Supreme Court appeal considered for 2 of 'Cuban 5'
by Solange Reyner
June 5, 2008
Reprinted from Miami Herald
Attorneys for two convicted Cuban spies, one who is serving a life sentence, said Thursday they are considering appealing their cases to the U.S. Supreme Court.
A federal court this week upheld the convictions of Gerardo Hernandez and Rene Gonzalez, who were initially convicted of espionage charges in 2001 with three other men.
The cases of the other three men were sent back to the district court in Miami, where they will face less strict sentencing guidelines. It was a small victory for the members known as the 'Cuban Five,' and the National Committee to Free the Cuban Five. The five have been lionized as heroes in Cuba, while exile groups say they were justly punished.
Life sentences for Luis Medina and Antonio Guerrero were vacated, as well as a 19-year sentence for Fernando Gonzalez.
But lawyers for the two whose convictions were upheld denounced the decision.
"I was very disappointed with the decision that I read yesterday," Paul McKenna, Hernandez' attorney said Thursday. "But I am also ready to keep fighting."
Hernandez is serving a double life sentence on counts of conspiracy to murder four Miami-based pilots who were slain by Cuban jets in 1996 when they were dispersing pro-democracy pamphlets on the island. Gonzalez is serving 15 years for one count of acting as an agent of a foreign government and one count of conspiracy to do so.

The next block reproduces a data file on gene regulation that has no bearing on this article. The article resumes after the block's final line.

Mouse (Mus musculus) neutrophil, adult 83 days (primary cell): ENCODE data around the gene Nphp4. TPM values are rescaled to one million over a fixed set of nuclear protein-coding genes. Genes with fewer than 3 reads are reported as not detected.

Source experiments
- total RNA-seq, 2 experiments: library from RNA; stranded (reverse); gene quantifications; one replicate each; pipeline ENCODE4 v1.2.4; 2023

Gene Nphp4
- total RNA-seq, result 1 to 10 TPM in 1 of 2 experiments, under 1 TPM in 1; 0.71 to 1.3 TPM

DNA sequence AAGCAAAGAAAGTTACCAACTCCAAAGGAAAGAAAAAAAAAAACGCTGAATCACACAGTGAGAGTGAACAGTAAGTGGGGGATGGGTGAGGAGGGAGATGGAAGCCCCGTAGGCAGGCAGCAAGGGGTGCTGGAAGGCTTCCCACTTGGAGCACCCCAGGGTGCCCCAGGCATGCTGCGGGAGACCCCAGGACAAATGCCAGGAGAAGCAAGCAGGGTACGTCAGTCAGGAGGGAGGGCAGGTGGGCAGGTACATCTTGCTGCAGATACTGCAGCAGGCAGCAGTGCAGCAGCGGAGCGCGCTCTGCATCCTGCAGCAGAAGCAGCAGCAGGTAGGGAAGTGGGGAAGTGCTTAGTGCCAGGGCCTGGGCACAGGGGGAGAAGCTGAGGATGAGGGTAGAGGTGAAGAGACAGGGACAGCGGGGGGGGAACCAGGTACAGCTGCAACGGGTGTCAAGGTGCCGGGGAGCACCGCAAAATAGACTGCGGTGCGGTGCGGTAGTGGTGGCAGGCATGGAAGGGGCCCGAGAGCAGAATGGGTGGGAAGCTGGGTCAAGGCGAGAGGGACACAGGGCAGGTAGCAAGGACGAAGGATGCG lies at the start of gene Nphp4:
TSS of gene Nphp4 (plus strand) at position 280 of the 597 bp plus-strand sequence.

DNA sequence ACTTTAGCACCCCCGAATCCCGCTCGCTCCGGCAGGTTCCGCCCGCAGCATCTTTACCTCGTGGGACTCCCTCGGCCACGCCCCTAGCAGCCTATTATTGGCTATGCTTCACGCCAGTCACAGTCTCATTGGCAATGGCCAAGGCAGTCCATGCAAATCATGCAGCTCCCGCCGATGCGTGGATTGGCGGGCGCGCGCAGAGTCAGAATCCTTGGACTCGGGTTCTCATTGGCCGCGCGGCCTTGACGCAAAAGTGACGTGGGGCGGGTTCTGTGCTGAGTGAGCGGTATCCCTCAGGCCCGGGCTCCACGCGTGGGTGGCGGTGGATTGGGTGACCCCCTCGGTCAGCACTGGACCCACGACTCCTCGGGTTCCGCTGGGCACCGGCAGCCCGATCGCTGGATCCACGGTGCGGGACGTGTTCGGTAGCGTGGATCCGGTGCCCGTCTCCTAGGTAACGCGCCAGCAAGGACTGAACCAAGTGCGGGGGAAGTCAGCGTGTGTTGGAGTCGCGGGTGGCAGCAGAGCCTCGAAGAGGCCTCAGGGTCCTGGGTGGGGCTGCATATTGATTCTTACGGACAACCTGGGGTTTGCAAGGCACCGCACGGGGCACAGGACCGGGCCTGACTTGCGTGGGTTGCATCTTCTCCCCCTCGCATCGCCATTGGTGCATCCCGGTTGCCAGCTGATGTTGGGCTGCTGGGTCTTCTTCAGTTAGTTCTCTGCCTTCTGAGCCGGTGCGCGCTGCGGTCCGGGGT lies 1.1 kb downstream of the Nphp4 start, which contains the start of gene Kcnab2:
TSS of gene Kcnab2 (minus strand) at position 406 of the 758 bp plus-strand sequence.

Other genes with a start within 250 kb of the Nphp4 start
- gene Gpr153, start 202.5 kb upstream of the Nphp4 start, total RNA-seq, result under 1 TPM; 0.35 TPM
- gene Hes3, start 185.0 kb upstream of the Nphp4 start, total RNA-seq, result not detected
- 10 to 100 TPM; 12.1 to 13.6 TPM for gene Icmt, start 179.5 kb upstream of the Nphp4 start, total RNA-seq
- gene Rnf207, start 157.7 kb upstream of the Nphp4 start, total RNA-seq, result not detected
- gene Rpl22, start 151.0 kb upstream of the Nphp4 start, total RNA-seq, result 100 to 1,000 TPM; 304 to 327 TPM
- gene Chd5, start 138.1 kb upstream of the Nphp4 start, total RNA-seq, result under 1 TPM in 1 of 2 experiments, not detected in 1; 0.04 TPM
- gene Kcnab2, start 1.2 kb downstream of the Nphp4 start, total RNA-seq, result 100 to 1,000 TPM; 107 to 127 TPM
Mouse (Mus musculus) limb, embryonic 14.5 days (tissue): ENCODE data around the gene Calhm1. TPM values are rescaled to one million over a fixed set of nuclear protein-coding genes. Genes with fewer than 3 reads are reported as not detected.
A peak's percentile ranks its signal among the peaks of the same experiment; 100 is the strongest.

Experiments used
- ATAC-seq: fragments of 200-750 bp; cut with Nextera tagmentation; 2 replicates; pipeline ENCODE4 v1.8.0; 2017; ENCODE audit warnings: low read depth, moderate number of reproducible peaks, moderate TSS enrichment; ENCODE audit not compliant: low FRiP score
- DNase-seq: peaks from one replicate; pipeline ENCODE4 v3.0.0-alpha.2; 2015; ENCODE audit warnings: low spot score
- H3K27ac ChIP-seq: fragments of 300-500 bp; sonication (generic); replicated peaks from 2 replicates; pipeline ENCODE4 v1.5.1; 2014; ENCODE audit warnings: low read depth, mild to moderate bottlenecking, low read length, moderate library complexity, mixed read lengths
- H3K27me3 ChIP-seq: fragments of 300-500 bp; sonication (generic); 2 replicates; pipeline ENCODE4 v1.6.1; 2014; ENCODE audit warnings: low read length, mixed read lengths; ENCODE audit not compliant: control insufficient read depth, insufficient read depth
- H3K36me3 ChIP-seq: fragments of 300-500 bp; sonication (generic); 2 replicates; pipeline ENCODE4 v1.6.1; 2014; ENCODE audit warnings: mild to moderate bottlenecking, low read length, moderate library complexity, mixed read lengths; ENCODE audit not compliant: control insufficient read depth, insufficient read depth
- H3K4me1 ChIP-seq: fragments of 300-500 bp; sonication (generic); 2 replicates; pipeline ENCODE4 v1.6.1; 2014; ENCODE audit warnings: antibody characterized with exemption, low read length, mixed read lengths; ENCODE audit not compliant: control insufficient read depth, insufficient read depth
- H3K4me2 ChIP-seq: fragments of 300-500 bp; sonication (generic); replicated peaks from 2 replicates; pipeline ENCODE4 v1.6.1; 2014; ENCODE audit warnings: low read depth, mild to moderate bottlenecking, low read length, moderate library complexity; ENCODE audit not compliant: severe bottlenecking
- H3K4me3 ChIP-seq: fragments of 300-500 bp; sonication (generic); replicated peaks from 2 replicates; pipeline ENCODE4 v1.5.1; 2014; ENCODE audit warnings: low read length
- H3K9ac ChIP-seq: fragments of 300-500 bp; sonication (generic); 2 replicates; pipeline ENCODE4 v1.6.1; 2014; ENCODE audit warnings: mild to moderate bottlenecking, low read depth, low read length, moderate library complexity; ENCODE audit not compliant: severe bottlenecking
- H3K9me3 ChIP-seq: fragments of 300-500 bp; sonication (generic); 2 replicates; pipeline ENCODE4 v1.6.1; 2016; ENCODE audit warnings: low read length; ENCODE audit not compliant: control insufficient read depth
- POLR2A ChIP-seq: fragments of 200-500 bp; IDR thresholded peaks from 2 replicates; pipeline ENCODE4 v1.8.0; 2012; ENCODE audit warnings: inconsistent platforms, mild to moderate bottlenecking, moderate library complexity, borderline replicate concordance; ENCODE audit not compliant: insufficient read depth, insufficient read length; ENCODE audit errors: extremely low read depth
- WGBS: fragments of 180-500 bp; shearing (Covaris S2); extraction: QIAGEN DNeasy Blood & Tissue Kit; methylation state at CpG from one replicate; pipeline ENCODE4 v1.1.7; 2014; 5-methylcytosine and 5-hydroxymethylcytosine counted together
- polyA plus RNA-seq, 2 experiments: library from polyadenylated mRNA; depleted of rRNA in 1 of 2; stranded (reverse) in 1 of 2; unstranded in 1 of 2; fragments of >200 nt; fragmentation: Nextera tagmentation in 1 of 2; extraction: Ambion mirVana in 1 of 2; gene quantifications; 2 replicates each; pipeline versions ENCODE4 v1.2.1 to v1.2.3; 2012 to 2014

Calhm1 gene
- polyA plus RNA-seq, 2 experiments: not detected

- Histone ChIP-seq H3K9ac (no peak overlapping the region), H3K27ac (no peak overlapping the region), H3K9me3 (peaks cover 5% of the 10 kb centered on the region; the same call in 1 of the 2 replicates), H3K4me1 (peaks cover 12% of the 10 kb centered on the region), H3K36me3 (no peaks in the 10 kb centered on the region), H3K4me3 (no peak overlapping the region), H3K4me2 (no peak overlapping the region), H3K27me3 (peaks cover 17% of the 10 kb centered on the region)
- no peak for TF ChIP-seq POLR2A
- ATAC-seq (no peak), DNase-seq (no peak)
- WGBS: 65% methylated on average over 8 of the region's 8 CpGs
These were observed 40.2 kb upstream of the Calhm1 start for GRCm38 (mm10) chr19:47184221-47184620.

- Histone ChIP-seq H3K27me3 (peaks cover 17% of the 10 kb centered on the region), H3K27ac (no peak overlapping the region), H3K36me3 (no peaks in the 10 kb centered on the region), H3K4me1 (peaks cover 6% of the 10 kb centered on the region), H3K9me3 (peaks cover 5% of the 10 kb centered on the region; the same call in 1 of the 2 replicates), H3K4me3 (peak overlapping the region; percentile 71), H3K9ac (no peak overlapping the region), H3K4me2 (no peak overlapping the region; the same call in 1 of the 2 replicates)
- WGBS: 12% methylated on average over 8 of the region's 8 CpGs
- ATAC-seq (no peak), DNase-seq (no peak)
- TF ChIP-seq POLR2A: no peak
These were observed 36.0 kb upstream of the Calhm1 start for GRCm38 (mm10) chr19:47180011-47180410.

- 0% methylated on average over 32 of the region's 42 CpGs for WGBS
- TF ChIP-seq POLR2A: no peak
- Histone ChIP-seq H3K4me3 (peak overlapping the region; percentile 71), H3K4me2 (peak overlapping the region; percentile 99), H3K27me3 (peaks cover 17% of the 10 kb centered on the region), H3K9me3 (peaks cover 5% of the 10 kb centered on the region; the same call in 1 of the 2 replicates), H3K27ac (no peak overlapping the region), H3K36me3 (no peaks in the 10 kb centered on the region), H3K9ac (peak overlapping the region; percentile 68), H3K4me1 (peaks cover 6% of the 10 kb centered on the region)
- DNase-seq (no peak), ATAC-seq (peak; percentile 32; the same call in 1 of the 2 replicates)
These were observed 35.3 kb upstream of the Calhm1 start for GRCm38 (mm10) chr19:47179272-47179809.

The three-judge panel in Atlanta ruled 2-1 to uphold both convictions. Attorneys argue the government didn't present enough evidence to show Hernandez' conspiracy to commit murder.
Hernandez was also convicted of conspiracy to gather and transmit national defense information.
The five admitted to being agents, but denied involvement in spying on the United States.
McKenna said he will review this case with Gonzalez' attorney and make the decision on whether to appeal to all the federal court judges.
On Wednesday, a three judge panel made the decision. It was the third time the case had gone before the court.
In 2005, a three-judge panel overturned the convictions, saying there should have been a change of venue, but a full court reversed that decision.
If the attorneys don't get the results from a full court review, then they will consider appealing to the U.S. Supreme Court.
"Everyone expected that all the life sentences would be reduced. It's quite a shock," said Gloria La Riva, one of the coordinators of the committee to free the men."
She is expecting a large turnout of protesters Friday in 16 cities, including New York, Chicago, London, San Francisco and Toronto.